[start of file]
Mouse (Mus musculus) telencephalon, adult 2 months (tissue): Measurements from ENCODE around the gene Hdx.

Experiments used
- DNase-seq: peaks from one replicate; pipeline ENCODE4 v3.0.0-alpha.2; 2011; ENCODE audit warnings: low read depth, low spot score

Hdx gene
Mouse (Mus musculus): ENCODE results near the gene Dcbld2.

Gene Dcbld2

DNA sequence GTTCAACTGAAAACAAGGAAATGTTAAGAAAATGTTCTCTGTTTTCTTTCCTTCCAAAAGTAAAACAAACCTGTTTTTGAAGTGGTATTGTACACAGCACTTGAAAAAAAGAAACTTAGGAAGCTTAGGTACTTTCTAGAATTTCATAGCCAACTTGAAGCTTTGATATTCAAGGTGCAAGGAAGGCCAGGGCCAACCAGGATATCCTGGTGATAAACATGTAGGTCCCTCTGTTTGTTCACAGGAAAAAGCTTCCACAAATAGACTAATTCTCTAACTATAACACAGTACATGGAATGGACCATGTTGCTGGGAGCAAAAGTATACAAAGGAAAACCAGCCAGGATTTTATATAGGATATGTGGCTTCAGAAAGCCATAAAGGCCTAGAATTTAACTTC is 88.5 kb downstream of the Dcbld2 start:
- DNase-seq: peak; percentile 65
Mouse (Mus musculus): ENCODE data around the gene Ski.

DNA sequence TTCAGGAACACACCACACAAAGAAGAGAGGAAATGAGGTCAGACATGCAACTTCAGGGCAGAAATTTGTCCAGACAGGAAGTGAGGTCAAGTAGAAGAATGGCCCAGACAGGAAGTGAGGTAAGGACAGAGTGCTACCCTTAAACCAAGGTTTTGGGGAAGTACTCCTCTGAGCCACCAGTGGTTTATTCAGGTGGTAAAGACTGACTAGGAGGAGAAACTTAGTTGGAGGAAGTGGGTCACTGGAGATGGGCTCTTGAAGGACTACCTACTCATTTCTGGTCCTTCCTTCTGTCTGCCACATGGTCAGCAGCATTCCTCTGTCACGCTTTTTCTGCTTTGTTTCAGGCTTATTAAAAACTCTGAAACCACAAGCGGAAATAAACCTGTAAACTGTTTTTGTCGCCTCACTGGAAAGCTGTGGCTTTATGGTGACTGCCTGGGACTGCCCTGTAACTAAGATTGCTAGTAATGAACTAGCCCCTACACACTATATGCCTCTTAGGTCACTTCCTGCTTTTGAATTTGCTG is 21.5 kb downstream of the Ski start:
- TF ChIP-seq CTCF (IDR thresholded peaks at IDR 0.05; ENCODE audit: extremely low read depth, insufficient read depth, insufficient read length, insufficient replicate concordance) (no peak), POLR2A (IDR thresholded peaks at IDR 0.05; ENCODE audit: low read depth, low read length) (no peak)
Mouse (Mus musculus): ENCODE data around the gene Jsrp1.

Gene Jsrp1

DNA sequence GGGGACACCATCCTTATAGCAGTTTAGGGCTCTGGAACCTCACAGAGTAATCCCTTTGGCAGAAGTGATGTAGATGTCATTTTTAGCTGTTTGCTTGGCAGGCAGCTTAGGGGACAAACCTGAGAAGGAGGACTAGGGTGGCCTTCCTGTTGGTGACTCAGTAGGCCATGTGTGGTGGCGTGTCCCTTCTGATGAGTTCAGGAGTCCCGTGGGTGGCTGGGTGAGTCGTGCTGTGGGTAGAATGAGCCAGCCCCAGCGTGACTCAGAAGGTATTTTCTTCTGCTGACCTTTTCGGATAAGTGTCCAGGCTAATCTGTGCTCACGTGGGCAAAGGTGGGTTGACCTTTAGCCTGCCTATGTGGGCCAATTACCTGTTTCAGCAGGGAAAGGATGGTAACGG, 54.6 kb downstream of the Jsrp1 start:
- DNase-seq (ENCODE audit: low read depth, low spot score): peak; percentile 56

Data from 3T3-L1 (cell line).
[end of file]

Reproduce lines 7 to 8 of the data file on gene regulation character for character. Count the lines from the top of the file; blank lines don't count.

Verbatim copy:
DNA sequence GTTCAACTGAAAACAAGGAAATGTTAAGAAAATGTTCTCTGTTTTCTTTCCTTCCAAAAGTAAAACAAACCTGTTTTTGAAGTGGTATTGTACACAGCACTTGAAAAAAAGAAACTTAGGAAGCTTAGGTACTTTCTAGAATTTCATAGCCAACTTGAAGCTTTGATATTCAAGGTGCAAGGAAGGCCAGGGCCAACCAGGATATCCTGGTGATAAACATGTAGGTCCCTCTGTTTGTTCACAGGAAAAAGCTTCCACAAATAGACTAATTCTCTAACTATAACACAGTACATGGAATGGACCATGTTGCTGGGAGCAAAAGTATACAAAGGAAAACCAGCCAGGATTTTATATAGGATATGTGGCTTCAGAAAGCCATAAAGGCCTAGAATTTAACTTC is 88.5 kb downstream of the Dcbld2 start:
- DNase-seq: peak; percentile 65